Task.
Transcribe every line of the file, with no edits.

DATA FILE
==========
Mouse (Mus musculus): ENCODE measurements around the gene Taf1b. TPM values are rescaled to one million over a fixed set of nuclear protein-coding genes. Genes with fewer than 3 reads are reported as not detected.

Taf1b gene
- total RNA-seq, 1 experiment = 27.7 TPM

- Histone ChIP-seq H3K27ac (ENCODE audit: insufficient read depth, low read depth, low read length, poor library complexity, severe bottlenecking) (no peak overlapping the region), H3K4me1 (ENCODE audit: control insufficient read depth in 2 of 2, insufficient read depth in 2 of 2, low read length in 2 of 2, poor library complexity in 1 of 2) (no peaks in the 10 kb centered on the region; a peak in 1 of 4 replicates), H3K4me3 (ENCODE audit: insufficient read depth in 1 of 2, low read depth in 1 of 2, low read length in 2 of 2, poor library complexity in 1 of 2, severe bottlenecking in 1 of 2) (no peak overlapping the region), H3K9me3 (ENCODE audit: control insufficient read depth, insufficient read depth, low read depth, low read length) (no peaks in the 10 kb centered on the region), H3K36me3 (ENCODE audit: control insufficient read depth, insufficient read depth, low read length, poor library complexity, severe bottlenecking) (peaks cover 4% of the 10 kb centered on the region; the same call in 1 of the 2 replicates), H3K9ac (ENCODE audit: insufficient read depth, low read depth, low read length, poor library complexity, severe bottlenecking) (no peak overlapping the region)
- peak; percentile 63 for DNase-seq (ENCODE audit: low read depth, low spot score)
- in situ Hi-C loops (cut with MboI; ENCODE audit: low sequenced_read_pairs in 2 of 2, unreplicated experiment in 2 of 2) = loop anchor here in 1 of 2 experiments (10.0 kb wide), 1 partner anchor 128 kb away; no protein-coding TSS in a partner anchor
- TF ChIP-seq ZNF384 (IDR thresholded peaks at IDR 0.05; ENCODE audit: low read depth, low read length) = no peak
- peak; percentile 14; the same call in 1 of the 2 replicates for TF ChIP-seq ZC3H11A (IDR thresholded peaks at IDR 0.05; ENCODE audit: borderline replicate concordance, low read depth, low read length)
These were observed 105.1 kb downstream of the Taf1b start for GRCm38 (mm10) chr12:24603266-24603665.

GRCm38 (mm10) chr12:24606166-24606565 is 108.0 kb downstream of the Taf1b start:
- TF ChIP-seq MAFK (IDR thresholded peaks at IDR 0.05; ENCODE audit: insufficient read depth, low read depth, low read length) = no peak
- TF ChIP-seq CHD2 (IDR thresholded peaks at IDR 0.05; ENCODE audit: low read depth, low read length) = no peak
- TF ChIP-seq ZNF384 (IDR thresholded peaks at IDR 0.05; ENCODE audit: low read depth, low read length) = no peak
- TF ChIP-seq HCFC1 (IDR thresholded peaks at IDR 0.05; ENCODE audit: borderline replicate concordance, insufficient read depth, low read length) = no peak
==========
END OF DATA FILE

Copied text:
Mouse (Mus musculus): ENCODE measurements around the gene Taf1b. TPM values are rescaled to one million over a fixed set of nuclear protein-coding genes. Genes with fewer than 3 reads are reported as not detected.

Taf1b gene
- total RNA-seq, 1 experiment = 27.7 TPM

- Histone ChIP-seq H3K27ac (ENCODE audit: insufficient read depth, low read depth, low read length, poor library complexity, severe bottlenecking) (no peak overlapping the region), H3K4me1 (ENCODE audit: control insufficient read depth in 2 of 2, insufficient read depth in 2 of 2, low read length in 2 of 2, poor library complexity in 1 of 2) (no peaks in the 10 kb centered on the region; a peak in 1 of 4 replicates), H3K4me3 (ENCODE audit: insufficient read depth in 1 of 2, low read depth in 1 of 2, low read length in 2 of 2, poor library complexity in 1 of 2, severe bottlenecking in 1 of 2) (no peak overlapping the region), H3K9me3 (ENCODE audit: control insufficient read depth, insufficient read depth, low read depth, low read length) (no peaks in the 10 kb centered on the region), H3K36me3 (ENCODE audit: control insufficient read depth, insufficient read depth, low read length, poor library complexity, severe bottlenecking) (peaks cover 4% of the 10 kb centered on the region; the same call in 1 of the 2 replicates), H3K9ac (ENCODE audit: insufficient read depth, low read depth, low read length, poor library complexity, severe bottlenecking) (no peak overlapping the region)
- peak; percentile 63 for DNase-seq (ENCODE audit: low read depth, low spot score)
- in situ Hi-C loops (cut with MboI; ENCODE audit: low sequenced_read_pairs in 2 of 2, unreplicated experiment in 2 of 2) = loop anchor here in 1 of 2 experiments (10.0 kb wide), 1 partner anchor 128 kb away; no protein-coding TSS in a partner anchor
- TF ChIP-seq ZNF384 (IDR thresholded peaks at IDR 0.05; ENCODE audit: low read depth, low read length) = no peak
- peak; percentile 14; the same call in 1 of the 2 replicates for TF ChIP-seq ZC3H11A (IDR thresholded peaks at IDR 0.05; ENCODE audit: borderline replicate concordance, low read depth, low read length)
These were observed 105.1 kb downstream of the Taf1b start for GRCm38 (mm10) chr12:24603266-24603665.

GRCm38 (mm10) chr12:24606166-24606565 is 108.0 kb downstream of the Taf1b start:
- TF ChIP-seq MAFK (IDR thresholded peaks at IDR 0.05; ENCODE audit: insufficient read depth, low read depth, low read length) = no peak
- TF ChIP-seq CHD2 (IDR thresholded peaks at IDR 0.05; ENCODE audit: low read depth, low read length) = no peak
- TF ChIP-seq ZNF384 (IDR thresholded peaks at IDR 0.05; ENCODE audit: low read depth, low read length) = no peak
- TF ChIP-seq HCFC1 (IDR thresholded peaks at IDR 0.05; ENCODE audit: borderline replicate concordance, insufficient read depth, low read length) = no peak